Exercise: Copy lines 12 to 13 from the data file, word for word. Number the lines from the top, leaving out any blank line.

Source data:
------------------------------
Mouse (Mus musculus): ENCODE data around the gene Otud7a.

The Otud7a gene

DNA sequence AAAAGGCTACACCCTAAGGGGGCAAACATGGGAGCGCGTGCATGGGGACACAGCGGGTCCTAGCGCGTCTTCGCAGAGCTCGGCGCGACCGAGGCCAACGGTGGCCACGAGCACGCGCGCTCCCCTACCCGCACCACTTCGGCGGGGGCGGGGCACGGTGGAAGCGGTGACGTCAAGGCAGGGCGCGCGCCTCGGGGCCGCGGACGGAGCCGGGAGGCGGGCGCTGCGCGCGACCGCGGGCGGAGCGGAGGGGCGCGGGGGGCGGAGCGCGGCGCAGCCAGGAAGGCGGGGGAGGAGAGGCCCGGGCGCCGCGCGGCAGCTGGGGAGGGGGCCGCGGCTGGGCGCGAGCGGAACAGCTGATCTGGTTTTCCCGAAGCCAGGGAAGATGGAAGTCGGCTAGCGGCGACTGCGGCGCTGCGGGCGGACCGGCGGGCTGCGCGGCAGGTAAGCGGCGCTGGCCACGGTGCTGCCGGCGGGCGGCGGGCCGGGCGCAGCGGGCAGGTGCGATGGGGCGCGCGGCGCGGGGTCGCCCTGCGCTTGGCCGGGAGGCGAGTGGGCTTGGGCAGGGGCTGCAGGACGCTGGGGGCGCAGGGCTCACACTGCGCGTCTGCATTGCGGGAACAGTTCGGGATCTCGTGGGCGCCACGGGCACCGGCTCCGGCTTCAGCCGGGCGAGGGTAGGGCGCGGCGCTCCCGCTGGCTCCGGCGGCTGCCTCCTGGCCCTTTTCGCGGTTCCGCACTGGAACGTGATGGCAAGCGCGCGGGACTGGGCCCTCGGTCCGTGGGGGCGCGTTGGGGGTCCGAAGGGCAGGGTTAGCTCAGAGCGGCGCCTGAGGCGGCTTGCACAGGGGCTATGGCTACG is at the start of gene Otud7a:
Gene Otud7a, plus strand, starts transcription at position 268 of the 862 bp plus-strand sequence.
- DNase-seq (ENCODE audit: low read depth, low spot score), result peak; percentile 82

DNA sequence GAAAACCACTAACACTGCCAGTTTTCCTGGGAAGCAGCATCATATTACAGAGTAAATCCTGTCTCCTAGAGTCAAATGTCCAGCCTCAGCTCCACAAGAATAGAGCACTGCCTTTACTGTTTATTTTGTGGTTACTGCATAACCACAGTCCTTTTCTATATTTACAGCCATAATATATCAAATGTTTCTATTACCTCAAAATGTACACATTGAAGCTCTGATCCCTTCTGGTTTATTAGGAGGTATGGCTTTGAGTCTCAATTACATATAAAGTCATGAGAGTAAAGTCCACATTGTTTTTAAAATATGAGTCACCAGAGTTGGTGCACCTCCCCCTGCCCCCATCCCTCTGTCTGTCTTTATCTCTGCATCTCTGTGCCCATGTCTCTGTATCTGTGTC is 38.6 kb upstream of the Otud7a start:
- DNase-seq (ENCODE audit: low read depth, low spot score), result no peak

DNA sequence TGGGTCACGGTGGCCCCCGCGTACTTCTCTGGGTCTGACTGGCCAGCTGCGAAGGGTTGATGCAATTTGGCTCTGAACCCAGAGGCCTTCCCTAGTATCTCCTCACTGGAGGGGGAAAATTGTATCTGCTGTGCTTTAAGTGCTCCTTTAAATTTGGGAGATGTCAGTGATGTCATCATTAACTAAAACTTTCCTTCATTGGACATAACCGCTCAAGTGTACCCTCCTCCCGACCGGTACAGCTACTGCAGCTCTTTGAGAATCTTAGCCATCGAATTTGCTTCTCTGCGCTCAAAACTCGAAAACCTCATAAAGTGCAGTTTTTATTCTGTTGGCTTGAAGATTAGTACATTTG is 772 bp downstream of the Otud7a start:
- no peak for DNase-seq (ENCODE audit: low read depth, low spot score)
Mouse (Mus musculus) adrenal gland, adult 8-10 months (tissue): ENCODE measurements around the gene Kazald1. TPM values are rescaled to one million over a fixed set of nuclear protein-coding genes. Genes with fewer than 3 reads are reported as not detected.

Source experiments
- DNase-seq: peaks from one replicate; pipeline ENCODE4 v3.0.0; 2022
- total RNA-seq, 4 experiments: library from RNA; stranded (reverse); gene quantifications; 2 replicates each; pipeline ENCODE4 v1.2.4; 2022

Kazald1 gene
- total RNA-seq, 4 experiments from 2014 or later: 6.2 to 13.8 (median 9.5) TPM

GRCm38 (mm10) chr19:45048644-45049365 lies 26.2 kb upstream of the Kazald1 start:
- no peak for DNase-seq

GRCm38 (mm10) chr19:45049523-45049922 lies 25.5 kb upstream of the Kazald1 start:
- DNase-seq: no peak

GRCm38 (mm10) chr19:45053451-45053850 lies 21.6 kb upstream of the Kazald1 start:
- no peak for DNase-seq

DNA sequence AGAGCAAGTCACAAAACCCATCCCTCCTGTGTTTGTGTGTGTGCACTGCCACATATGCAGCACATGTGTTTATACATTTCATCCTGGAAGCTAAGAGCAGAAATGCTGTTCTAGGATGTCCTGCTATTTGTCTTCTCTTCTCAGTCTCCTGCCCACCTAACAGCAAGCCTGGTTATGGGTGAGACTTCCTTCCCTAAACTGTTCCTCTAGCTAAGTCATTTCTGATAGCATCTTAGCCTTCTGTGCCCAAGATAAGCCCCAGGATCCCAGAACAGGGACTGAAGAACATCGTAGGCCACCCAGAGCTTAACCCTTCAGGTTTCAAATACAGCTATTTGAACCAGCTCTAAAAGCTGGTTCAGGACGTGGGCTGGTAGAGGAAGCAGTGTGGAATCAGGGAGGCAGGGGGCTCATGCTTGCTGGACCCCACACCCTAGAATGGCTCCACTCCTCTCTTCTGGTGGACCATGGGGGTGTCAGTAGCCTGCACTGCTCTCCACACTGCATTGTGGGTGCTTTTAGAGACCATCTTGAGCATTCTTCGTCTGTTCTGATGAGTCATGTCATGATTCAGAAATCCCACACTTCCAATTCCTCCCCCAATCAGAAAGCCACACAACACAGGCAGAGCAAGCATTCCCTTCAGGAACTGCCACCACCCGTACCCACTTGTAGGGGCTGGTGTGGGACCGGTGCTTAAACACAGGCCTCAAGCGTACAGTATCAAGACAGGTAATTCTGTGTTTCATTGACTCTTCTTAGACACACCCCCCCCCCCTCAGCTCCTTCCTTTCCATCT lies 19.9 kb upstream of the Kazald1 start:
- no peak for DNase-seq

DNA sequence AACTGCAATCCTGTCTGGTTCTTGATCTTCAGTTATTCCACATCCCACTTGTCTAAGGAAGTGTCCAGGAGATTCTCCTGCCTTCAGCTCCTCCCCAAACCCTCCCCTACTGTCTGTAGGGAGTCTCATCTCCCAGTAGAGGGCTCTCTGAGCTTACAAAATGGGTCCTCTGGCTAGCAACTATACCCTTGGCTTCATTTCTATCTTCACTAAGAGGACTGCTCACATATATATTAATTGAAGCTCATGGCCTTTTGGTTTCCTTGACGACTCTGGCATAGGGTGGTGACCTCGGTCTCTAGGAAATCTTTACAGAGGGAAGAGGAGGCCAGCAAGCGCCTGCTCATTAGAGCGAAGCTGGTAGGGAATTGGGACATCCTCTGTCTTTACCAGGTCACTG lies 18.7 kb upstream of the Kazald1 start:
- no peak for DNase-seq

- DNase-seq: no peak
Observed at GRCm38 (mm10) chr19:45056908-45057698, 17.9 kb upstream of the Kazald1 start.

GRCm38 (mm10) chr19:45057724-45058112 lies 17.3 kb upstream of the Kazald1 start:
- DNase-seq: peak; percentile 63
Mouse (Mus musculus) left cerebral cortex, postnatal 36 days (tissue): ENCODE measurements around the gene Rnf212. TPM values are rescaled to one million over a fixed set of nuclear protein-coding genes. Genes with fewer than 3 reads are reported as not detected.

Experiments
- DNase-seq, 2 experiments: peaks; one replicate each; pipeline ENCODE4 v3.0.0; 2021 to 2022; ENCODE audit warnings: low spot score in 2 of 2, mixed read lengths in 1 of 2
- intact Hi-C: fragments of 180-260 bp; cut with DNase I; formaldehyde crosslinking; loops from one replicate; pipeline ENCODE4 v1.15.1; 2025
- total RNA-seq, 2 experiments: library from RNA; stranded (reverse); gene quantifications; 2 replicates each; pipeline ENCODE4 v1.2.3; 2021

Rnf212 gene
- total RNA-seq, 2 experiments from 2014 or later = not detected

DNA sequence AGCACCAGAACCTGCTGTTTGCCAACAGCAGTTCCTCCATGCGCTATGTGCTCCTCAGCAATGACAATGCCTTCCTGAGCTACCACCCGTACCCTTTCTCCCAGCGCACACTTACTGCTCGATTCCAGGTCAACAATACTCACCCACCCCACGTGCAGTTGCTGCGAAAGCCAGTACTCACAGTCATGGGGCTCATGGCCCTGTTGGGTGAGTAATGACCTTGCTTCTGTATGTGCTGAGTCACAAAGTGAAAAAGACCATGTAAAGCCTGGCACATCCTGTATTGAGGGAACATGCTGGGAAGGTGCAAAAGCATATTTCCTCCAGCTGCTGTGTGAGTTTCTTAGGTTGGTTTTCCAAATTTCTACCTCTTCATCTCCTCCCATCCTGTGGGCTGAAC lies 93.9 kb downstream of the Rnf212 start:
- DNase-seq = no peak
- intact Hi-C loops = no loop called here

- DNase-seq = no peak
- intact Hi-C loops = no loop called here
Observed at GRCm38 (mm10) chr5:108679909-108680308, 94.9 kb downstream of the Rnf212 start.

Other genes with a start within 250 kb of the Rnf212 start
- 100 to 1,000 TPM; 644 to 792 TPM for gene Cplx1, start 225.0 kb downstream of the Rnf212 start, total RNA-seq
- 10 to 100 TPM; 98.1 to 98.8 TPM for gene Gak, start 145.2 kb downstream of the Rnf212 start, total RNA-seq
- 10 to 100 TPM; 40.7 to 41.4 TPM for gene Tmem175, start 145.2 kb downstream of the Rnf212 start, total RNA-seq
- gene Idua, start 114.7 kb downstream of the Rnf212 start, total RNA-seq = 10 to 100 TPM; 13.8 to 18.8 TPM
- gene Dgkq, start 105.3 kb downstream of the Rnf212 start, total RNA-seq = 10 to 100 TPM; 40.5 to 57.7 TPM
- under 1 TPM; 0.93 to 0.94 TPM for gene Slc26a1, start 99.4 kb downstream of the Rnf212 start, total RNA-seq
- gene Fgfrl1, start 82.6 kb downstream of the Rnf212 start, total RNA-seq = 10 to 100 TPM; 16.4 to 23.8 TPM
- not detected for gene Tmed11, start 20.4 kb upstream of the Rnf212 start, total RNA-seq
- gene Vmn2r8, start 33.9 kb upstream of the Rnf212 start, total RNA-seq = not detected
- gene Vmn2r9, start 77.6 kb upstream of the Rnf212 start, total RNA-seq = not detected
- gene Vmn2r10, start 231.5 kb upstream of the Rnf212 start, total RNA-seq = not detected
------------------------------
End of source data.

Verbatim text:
- DNase-seq: peaks from one replicate; pipeline ENCODE4 v3.0.0; 2022
- total RNA-seq, 4 experiments: library from RNA; stranded (reverse); gene quantifications; 2 replicates each; pipeline ENCODE4 v1.2.4; 2022